By Suzy Letourneau, Research & Evaluation Specialist, Providence Children’s Museum
Children learn through active exploration, play and experience with the world. They are naturally curious and explore with their senses, experimenting to find out how things work and noticing when one thing causes another to happen (causal reasoning). They also learn by interacting with others, listening to others’ explanations and articulating their own ideas. Each way of learning has benefits for children’s development, and caregivers naturally support children’s learning in many different ways — by playing, collaborating, encouraging and explaining.
Exploring and explaining are also important aspects of scientific thinking that happen in everyday life, especially in hands-on environments like children’s museums, where kids have many opportunities both to explore independently and to learn from those around them.
To learn more about how children and their caregivers explore and explain in museum settings, Providence Children’s Museum has embarked on a new National Science Foundation-funded research project (award #1420548) in collaboration with Brown University and two other children’s museum/research teams – the Thinkery and the University of Texas at Austin, and the Children’s Discovery Museum of San Jose and the University of California Santa Cruz. The partners are examining how open-ended exploration and parent-child interactions each contribute to the development of scientific thinking skills like causal reasoning, and how museum experiences in general might contribute to children’s cognitive development. The findings will help the three sites consider how exhibits and museum educators can better support children’s exploration and learning.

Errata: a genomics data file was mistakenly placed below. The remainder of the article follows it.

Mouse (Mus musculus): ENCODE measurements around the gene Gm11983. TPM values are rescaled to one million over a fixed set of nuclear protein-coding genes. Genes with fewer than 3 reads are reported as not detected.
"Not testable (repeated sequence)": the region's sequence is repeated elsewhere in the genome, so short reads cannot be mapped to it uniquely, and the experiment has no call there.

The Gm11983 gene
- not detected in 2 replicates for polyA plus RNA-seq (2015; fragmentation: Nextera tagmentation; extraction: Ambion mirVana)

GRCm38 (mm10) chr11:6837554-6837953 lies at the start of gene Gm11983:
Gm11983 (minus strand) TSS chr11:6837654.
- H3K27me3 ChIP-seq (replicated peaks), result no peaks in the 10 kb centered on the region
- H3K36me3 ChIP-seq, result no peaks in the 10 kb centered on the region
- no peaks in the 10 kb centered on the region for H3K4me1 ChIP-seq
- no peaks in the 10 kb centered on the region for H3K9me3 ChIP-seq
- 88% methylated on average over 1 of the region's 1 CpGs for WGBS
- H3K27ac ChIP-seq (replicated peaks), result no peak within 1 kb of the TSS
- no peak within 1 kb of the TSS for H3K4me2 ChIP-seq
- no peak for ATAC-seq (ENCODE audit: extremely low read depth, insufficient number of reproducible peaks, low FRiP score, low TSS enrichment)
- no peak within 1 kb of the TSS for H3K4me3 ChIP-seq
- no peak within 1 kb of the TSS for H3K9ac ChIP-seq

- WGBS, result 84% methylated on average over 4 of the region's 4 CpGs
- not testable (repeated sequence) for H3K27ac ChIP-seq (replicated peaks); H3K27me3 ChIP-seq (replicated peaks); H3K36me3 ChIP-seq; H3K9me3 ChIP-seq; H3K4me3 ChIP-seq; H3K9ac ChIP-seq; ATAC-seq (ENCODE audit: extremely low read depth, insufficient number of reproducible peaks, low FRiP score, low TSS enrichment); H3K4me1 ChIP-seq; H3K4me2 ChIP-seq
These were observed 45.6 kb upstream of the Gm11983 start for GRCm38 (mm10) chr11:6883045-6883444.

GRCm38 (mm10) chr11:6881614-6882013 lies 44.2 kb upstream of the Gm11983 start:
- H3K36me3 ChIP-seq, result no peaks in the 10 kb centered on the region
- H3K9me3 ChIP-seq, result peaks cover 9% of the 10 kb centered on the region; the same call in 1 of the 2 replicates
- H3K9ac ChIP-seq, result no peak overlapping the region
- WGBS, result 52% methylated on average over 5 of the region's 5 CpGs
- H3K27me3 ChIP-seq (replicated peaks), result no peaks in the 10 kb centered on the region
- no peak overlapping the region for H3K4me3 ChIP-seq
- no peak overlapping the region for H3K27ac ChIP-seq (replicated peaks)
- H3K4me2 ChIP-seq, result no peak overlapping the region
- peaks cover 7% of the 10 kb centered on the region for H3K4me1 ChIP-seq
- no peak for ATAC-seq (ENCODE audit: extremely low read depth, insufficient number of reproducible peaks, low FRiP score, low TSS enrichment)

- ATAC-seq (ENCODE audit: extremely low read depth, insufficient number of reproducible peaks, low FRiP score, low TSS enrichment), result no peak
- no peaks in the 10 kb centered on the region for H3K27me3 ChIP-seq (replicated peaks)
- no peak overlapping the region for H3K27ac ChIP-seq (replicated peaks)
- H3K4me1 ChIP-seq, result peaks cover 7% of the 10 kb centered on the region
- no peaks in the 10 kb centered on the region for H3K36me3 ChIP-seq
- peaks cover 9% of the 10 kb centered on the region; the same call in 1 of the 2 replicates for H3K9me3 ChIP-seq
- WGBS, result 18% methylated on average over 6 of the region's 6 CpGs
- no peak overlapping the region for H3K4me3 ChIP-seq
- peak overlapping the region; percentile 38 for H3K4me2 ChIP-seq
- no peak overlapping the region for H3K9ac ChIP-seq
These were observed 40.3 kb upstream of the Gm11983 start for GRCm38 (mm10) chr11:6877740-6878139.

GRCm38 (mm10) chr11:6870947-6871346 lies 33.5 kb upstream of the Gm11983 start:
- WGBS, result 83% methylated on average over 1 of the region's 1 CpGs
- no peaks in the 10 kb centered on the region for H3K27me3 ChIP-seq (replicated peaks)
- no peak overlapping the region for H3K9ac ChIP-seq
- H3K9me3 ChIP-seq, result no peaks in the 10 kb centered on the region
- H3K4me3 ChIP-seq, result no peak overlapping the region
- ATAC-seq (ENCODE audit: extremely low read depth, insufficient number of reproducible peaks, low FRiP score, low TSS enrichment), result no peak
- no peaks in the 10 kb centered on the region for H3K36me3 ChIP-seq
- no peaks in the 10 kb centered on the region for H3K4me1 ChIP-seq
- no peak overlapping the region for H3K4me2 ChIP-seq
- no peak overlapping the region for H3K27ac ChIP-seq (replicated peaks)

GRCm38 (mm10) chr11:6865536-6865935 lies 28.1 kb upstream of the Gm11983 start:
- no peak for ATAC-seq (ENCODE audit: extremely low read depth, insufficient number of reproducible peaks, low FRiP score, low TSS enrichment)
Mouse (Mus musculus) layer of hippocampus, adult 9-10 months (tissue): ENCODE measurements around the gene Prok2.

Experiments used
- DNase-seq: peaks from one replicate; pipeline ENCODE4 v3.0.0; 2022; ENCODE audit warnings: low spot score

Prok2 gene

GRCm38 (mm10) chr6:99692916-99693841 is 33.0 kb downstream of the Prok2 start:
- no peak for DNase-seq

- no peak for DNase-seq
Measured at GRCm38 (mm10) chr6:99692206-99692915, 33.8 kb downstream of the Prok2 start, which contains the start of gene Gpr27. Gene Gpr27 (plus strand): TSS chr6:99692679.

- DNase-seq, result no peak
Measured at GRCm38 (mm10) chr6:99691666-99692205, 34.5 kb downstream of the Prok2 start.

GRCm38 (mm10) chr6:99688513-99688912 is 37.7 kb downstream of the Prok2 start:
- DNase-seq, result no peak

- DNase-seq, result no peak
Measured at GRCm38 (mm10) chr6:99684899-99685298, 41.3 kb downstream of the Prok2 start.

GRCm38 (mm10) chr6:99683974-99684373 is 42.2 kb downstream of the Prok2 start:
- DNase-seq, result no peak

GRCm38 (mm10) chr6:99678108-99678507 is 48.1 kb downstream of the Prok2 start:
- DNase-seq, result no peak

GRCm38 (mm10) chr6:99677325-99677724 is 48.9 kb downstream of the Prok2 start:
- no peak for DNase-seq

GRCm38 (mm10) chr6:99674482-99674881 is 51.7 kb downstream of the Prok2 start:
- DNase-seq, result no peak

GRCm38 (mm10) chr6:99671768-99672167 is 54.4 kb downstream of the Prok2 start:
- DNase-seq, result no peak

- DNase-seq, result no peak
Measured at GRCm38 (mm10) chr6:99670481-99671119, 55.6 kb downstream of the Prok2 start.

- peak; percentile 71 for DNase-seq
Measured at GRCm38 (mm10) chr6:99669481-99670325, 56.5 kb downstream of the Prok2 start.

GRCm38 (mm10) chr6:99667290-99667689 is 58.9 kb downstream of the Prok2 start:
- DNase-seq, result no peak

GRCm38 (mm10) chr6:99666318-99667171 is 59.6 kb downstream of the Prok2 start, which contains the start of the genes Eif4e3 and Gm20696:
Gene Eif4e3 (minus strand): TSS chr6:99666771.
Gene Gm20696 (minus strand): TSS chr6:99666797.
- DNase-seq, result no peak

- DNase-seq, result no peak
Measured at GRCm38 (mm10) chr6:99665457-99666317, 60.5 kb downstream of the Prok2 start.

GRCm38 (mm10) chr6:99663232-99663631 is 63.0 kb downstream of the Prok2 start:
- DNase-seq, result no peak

On most Wednesdays this summer, the Museum’s research team is inviting families with children ages 3 to 6 to participate in the project as part of their visit. If families choose to take part in the study, researchers video-record while kids and their caregivers use the exhibits. After families are finished playing, researchers and kids play short games exploring an interactive toy and then kids answer some questions about it. The first part of the study helps the team learn more about how families naturally play together, and the second examines how scientific thinking skills develop in young children. Whenever research is happening at the Museum, all visitors are welcome to watch the study in action and talk to researchers to learn more about the project and its implications.
So when visiting the Museum this summer, look for the research team in the exhibits or visit Mind Lab; to help Museum researchers and their partners discover more about how kids think and learn!